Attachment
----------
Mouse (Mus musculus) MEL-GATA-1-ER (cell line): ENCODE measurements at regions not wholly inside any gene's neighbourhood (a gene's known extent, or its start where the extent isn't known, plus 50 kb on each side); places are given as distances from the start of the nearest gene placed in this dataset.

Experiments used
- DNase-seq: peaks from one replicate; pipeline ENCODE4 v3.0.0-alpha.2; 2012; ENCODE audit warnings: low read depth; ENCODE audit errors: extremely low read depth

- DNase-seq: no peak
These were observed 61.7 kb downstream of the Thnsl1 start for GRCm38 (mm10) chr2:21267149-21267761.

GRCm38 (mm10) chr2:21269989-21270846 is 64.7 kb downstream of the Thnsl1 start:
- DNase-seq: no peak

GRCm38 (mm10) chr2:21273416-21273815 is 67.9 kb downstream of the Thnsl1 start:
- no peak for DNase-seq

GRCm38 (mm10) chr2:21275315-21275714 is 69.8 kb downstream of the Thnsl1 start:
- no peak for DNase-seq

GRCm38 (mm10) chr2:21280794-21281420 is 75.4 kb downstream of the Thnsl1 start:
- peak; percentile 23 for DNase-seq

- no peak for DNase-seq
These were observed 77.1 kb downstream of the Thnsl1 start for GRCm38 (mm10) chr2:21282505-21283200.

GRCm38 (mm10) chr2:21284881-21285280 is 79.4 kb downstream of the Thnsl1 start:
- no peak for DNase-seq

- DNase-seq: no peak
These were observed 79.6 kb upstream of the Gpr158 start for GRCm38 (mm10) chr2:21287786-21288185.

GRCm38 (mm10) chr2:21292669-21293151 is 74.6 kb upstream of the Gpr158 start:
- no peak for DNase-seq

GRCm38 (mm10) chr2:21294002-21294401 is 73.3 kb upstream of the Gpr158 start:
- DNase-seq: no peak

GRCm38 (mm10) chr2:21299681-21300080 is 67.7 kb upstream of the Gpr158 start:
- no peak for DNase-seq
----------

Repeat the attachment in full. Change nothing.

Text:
Mouse (Mus musculus) MEL-GATA-1-ER (cell line): ENCODE measurements at regions not wholly inside any gene's neighbourhood (a gene's known extent, or its start where the extent isn't known, plus 50 kb on each side); places are given as distances from the start of the nearest gene placed in this dataset.

Experiments used
- DNase-seq: peaks from one replicate; pipeline ENCODE4 v3.0.0-alpha.2; 2012; ENCODE audit warnings: low read depth; ENCODE audit errors: extremely low read depth

- DNase-seq: no peak
These were observed 61.7 kb downstream of the Thnsl1 start for GRCm38 (mm10) chr2:21267149-21267761.

GRCm38 (mm10) chr2:21269989-21270846 is 64.7 kb downstream of the Thnsl1 start:
- DNase-seq: no peak

GRCm38 (mm10) chr2:21273416-21273815 is 67.9 kb downstream of the Thnsl1 start:
- no peak for DNase-seq

GRCm38 (mm10) chr2:21275315-21275714 is 69.8 kb downstream of the Thnsl1 start:
- no peak for DNase-seq

GRCm38 (mm10) chr2:21280794-21281420 is 75.4 kb downstream of the Thnsl1 start:
- peak; percentile 23 for DNase-seq

- no peak for DNase-seq
These were observed 77.1 kb downstream of the Thnsl1 start for GRCm38 (mm10) chr2:21282505-21283200.

GRCm38 (mm10) chr2:21284881-21285280 is 79.4 kb downstream of the Thnsl1 start:
- no peak for DNase-seq

- DNase-seq: no peak
These were observed 79.6 kb upstream of the Gpr158 start for GRCm38 (mm10) chr2:21287786-21288185.

GRCm38 (mm10) chr2:21292669-21293151 is 74.6 kb upstream of the Gpr158 start:
- no peak for DNase-seq

GRCm38 (mm10) chr2:21294002-21294401 is 73.3 kb upstream of the Gpr158 start:
- DNase-seq: no peak

GRCm38 (mm10) chr2:21299681-21300080 is 67.7 kb upstream of the Gpr158 start:
- no peak for DNase-seq